What we often see happing with menu items that have sub-menu’s is that most visitors will never click the main menu item, only it’s child items. But webmasters do not always realise that and the will put the most important content on the page fot the main item. And thus not many visitors will ever reach that page. By using open on click (instead of open on hover) by default, the webmaster will realise sooner that visitors might not click the main menu item. But now thay might forget to put any decent content on the page for the main item. When combined with Swifty Page Manager you can choose per menu item whether to repeat the menu item itself as the first child it’s dropdown menu. That way you can have the best of both worlds. You can have important content on the page for the main item, and that page will be shown both when the visitor clicks the main item or when he clicks the rist child.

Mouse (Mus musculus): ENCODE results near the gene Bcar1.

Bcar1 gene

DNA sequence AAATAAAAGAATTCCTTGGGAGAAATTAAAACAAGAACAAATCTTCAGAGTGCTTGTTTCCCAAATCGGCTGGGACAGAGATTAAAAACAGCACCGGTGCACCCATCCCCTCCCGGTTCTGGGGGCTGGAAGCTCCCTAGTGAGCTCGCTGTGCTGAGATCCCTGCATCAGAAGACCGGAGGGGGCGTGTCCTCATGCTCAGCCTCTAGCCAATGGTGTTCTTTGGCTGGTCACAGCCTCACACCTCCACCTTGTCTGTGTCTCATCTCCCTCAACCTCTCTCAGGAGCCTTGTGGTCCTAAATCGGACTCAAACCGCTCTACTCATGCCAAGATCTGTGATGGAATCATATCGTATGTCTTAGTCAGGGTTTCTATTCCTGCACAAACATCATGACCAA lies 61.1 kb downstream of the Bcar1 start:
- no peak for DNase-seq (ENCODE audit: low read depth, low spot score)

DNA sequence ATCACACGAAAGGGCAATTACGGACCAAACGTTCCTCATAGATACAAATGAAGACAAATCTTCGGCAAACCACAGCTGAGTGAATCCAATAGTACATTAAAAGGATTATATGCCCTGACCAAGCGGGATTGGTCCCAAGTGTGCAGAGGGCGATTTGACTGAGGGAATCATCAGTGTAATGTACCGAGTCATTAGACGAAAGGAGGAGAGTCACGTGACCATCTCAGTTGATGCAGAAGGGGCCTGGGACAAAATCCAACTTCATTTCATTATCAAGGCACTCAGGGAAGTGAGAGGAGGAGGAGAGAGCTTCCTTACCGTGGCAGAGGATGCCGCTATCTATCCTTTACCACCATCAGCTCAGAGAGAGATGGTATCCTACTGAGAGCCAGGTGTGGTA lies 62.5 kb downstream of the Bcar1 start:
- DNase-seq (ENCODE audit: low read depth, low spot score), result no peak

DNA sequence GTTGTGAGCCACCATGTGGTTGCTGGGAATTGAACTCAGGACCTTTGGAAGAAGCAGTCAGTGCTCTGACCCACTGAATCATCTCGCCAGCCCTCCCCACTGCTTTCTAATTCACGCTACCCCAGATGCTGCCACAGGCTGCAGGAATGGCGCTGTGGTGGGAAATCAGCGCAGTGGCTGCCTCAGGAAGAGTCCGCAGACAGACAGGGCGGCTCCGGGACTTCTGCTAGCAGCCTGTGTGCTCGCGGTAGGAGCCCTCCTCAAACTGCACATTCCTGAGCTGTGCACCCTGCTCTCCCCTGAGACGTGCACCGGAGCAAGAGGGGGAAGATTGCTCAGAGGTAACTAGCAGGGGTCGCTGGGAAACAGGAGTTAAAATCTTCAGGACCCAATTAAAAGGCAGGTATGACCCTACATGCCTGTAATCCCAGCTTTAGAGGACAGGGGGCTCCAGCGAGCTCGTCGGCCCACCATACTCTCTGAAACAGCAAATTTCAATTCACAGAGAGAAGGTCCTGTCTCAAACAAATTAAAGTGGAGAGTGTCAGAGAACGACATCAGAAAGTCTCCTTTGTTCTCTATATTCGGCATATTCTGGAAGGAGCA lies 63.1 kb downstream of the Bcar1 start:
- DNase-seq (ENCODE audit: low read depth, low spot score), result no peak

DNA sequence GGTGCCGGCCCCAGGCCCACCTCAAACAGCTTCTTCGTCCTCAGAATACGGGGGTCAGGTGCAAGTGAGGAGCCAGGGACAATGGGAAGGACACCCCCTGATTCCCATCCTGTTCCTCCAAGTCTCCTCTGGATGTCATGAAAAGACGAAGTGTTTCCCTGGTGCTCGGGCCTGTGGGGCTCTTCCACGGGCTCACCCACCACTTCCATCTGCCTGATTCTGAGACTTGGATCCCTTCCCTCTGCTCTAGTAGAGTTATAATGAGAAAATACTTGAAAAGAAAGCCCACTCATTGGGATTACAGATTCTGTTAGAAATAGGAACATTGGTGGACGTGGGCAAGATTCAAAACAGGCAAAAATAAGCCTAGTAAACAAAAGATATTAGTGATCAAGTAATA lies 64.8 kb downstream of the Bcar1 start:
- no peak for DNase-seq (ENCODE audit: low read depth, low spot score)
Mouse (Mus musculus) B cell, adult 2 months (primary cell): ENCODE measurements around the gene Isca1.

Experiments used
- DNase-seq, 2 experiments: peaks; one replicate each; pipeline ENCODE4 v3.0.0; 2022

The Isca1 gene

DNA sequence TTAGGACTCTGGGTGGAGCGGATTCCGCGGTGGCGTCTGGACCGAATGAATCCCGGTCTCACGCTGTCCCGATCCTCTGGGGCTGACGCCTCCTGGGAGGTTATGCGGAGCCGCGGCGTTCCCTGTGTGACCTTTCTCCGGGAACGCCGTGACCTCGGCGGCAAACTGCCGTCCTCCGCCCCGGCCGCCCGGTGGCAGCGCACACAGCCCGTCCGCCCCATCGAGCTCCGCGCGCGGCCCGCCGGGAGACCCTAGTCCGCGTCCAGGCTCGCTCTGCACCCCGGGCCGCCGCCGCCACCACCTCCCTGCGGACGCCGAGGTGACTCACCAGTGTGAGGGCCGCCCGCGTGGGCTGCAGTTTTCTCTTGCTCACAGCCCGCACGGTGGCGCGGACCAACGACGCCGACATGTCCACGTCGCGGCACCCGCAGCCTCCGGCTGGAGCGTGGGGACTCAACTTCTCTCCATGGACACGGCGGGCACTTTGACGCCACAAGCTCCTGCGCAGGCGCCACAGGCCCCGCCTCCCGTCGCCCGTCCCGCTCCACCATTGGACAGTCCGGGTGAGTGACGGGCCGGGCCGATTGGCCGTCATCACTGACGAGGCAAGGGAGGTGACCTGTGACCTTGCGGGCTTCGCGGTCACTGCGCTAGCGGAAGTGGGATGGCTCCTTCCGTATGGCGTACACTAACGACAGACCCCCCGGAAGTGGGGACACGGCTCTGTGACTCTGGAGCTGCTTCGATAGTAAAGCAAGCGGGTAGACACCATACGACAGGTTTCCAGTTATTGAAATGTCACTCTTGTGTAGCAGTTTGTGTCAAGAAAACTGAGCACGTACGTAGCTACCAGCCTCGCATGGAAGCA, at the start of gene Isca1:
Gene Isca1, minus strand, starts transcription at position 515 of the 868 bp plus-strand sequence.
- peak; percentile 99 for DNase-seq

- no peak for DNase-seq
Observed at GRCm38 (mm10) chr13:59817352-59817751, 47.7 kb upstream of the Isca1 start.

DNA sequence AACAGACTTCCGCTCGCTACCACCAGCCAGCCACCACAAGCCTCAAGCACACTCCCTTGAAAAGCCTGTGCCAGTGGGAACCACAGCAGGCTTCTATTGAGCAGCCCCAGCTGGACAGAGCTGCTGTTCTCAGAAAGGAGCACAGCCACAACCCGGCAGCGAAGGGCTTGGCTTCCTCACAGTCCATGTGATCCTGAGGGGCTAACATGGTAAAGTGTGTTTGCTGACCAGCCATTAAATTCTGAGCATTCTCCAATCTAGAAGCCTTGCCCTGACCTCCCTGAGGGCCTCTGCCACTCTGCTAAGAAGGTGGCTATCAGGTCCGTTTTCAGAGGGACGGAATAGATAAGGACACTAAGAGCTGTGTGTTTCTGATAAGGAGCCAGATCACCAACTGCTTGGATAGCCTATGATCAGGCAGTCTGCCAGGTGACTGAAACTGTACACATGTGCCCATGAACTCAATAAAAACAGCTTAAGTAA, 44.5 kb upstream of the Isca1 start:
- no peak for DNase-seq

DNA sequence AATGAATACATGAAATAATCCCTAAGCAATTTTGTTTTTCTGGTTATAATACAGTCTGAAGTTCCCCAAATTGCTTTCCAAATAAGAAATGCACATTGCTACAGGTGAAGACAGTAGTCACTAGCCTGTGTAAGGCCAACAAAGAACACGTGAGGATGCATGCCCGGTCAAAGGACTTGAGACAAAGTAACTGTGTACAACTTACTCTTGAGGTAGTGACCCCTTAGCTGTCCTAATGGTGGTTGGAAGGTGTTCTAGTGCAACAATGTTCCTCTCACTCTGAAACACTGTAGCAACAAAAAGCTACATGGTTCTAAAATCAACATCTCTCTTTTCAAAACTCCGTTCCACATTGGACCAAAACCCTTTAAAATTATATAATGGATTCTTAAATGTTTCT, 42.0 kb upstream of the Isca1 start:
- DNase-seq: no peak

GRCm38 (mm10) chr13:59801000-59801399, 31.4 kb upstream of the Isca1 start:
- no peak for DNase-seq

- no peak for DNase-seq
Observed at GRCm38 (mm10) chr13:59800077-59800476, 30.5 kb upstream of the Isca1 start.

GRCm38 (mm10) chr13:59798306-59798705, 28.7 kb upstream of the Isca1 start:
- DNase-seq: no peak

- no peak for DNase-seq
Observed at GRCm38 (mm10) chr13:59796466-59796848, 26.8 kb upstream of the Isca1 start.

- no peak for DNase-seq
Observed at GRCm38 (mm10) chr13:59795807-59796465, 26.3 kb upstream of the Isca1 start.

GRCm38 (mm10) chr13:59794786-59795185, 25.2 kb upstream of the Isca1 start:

Combining layouts, styles, colors and fonts

A Swifty Site Designer theme is generated on the fly by combining layouts, styles, colors and fonts. Resulting in css and html for that specific combination.

 

Optimal order of elements in the html

….

 

Based on Less CSS framework

Most of the magic in Swifty Site Designer happens by combining diverse partial less templates and variables into one big less fille that is then on the fly compiled into css. On top of that both custom less an css code can be added (in the Advance UI panel). Every less variables can there be used and overwritten to influence the final css.

 

Based on Underscores theme framework

Swifty Site Designer is fully based on the excellent Underscores framework that is also used in the latest default WordPress themes, like Twenty Sixteen.